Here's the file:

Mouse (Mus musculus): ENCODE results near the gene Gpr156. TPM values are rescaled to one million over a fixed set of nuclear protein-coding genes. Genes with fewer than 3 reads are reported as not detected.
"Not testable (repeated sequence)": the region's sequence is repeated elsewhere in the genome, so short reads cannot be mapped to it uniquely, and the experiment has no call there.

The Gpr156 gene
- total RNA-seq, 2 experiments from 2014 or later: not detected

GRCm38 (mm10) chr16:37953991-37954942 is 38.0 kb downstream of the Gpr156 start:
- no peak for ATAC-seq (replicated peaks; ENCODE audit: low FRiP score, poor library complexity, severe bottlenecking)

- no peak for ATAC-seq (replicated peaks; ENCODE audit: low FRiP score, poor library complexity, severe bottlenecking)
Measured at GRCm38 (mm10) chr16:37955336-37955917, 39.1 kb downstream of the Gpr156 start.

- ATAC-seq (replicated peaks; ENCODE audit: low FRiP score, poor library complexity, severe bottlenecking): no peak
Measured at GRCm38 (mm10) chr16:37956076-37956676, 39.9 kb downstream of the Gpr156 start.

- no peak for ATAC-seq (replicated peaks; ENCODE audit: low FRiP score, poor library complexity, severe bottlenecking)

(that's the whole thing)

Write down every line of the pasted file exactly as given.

Mouse (Mus musculus): ENCODE results near the gene Gpr156. TPM values are rescaled to one million over a fixed set of nuclear protein-coding genes. Genes with fewer than 3 reads are reported as not detected.
"Not testable (repeated sequence)": the region's sequence is repeated elsewhere in the genome, so short reads cannot be mapped to it uniquely, and the experiment has no call there.

The Gpr156 gene
- total RNA-seq, 2 experiments from 2014 or later: not detected

GRCm38 (mm10) chr16:37953991-37954942 is 38.0 kb downstream of the Gpr156 start:
- no peak for ATAC-seq (replicated peaks; ENCODE audit: low FRiP score, poor library complexity, severe bottlenecking)

- no peak for ATAC-seq (replicated peaks; ENCODE audit: low FRiP score, poor library complexity, severe bottlenecking)
Measured at GRCm38 (mm10) chr16:37955336-37955917, 39.1 kb downstream of the Gpr156 start.

- ATAC-seq (replicated peaks; ENCODE audit: low FRiP score, poor library complexity, severe bottlenecking): no peak
Measured at GRCm38 (mm10) chr16:37956076-37956676, 39.9 kb downstream of the Gpr156 start.

- no peak for ATAC-seq (replicated peaks; ENCODE audit: low FRiP score, poor library complexity, severe bottlenecking)